King's Lynn incinerator: Suffolk offers to take Norfolk's waste

Artist's impression of waste incinerator Image copyright Other
Image caption The King's Lynn incinerator plans faced opposition from MPs and residents

Suffolk is offering Norfolk the chance to send some of its waste to a new incinerator near Ipswich.

Norfolk County Council's officers are recommending the authority cancels its contract for a £500m incinerator at King's Lynn.

Mark Bee, the leader of Suffolk County Council said: "We need to sit down with Norfolk and find a way in which we could help."

Norfolk County Council is yet to decide what alternatives it will pursue.

Norfolk's former Conservative administration backed the plan to build the incinerator at King's Lynn.

£30m compensation

The Labour group in the current Labour/Liberal Democrat coalition said it intended to accept officers' advice that the project should be halted, because it was not going to save as much money as originally thought - partly due to the withdrawal of a £169m waste infrastructure grant by the government.

Image caption Sita is building an energy-from-waste incinerator at Great Blakenham near Ipswich

Terminating its contract with plant developer Cory Wheelabrator will cost about £30m in compensation which will have to come from reserves and savings, according to the council.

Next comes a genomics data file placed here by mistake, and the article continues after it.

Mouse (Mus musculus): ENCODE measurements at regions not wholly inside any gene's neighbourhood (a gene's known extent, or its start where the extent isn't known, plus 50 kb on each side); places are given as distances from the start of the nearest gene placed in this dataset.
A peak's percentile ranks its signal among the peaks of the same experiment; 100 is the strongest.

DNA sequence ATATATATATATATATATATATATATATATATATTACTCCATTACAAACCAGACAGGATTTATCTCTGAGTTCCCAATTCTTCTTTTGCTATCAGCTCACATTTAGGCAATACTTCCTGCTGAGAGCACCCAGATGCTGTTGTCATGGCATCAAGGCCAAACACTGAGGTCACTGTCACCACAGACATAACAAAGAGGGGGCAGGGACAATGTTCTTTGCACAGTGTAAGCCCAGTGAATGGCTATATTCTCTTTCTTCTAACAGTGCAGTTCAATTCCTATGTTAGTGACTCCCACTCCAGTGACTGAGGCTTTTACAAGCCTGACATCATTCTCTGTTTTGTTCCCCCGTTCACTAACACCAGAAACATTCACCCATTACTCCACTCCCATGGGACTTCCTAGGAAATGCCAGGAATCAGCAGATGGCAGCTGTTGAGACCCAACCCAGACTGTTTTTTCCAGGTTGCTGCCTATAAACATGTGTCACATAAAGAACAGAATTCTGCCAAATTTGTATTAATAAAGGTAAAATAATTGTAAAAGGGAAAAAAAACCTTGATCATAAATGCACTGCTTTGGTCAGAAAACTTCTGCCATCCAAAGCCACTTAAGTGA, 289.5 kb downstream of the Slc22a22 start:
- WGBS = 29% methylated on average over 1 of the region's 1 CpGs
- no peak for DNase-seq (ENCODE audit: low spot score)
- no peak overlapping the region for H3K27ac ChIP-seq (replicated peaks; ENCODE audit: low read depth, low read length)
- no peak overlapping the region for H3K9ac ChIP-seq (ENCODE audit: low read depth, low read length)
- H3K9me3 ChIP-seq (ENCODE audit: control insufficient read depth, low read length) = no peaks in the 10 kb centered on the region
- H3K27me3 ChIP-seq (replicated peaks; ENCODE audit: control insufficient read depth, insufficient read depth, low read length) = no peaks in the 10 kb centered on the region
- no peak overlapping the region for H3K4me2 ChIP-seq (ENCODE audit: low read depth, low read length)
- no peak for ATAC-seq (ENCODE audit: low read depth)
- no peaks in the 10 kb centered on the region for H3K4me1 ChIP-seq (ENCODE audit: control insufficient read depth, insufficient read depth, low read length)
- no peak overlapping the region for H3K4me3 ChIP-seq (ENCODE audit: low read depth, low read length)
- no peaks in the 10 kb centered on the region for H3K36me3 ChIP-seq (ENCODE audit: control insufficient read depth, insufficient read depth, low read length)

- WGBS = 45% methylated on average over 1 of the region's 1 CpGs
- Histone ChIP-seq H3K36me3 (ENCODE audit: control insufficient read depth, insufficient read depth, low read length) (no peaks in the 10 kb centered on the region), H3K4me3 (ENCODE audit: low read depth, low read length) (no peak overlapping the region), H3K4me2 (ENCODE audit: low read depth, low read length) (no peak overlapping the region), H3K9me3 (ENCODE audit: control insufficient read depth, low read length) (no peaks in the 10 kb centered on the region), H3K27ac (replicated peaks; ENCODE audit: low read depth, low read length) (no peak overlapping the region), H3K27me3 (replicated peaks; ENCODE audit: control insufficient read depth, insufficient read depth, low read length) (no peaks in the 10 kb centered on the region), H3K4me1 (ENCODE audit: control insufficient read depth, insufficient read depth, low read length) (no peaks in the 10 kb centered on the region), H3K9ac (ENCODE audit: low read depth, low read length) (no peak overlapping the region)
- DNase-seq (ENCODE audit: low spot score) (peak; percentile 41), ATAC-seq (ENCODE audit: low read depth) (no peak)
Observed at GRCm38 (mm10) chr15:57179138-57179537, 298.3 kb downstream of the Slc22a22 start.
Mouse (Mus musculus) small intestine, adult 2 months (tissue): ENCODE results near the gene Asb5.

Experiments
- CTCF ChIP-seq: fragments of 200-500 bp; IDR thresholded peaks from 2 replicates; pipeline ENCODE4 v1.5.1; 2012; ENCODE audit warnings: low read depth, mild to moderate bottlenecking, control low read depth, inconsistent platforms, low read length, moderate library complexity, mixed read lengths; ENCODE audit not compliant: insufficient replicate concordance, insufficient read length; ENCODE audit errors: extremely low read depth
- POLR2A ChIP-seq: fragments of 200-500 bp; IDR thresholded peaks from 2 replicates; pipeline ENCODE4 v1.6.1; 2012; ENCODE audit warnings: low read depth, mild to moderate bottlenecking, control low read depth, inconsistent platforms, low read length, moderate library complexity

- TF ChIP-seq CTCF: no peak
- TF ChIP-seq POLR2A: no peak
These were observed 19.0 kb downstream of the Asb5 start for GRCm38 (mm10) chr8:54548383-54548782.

The decision is due to be taken on Monday and, if the recommendation is approved, the council will then work out its alternative strategy.

Suffolk County Council has commissioned Sita to build a new £185m incinerator/energy-from-waste plant at Great Blakenham and it is due to open this year.

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Media captionSuffolk County Council leader Mark Bee said Norfolk had left "in a bit of a hole"

Mr Bee said it could be an option for Norfolk to send its non-recyclable waste there.

"It has left Norfolk in a bit of a hole and part of the process of collaboration is that you do look to help your neighbour," he said.

"The door is open for that discussion."

George Nobbs, Labour leader of Norfolk County Council, said: "I am very grateful to Mark for his offer of support at this difficult time.

"It is a measure of the distance we have come in our co-operation together."

Norfolk currently recycles 44% of its waste with the rest going to two landfill sites in the county or to waste treatment plants, including one in Kent.

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